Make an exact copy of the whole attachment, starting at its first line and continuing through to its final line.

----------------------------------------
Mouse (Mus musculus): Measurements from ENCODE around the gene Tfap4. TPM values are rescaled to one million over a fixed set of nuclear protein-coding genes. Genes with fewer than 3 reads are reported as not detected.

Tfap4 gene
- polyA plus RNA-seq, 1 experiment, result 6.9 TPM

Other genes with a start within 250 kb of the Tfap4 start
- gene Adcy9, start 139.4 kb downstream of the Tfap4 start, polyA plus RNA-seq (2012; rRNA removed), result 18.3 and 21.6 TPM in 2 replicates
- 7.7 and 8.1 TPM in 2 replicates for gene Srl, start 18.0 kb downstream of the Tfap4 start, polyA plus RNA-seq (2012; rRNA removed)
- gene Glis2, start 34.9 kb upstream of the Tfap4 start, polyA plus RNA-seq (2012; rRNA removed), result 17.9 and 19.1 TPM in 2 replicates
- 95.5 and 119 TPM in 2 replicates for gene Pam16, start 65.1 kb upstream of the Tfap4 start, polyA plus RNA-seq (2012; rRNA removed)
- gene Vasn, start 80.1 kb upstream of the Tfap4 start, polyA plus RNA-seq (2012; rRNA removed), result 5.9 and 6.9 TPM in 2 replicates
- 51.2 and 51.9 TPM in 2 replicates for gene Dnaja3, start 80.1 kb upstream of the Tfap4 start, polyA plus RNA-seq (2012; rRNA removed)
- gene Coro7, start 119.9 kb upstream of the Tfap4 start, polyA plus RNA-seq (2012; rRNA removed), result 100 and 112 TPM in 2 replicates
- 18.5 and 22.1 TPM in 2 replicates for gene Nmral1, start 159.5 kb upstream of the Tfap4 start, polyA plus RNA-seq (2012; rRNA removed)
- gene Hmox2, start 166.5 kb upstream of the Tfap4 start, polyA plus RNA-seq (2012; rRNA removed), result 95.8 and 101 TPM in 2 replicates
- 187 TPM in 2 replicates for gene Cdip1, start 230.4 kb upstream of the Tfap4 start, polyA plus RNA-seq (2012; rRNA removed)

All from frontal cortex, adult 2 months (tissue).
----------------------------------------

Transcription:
Mouse (Mus musculus): Measurements from ENCODE around the gene Tfap4. TPM values are rescaled to one million over a fixed set of nuclear protein-coding genes. Genes with fewer than 3 reads are reported as not detected.

Tfap4 gene
- polyA plus RNA-seq, 1 experiment, result 6.9 TPM

Other genes with a start within 250 kb of the Tfap4 start
- gene Adcy9, start 139.4 kb downstream of the Tfap4 start, polyA plus RNA-seq (2012; rRNA removed), result 18.3 and 21.6 TPM in 2 replicates
- 7.7 and 8.1 TPM in 2 replicates for gene Srl, start 18.0 kb downstream of the Tfap4 start, polyA plus RNA-seq (2012; rRNA removed)
- gene Glis2, start 34.9 kb upstream of the Tfap4 start, polyA plus RNA-seq (2012; rRNA removed), result 17.9 and 19.1 TPM in 2 replicates
- 95.5 and 119 TPM in 2 replicates for gene Pam16, start 65.1 kb upstream of the Tfap4 start, polyA plus RNA-seq (2012; rRNA removed)
- gene Vasn, start 80.1 kb upstream of the Tfap4 start, polyA plus RNA-seq (2012; rRNA removed), result 5.9 and 6.9 TPM in 2 replicates
- 51.2 and 51.9 TPM in 2 replicates for gene Dnaja3, start 80.1 kb upstream of the Tfap4 start, polyA plus RNA-seq (2012; rRNA removed)
- gene Coro7, start 119.9 kb upstream of the Tfap4 start, polyA plus RNA-seq (2012; rRNA removed), result 100 and 112 TPM in 2 replicates
- 18.5 and 22.1 TPM in 2 replicates for gene Nmral1, start 159.5 kb upstream of the Tfap4 start, polyA plus RNA-seq (2012; rRNA removed)
- gene Hmox2, start 166.5 kb upstream of the Tfap4 start, polyA plus RNA-seq (2012; rRNA removed), result 95.8 and 101 TPM in 2 replicates
- 187 TPM in 2 replicates for gene Cdip1, start 230.4 kb upstream of the Tfap4 start, polyA plus RNA-seq (2012; rRNA removed)

All from frontal cortex, adult 2 months (tissue).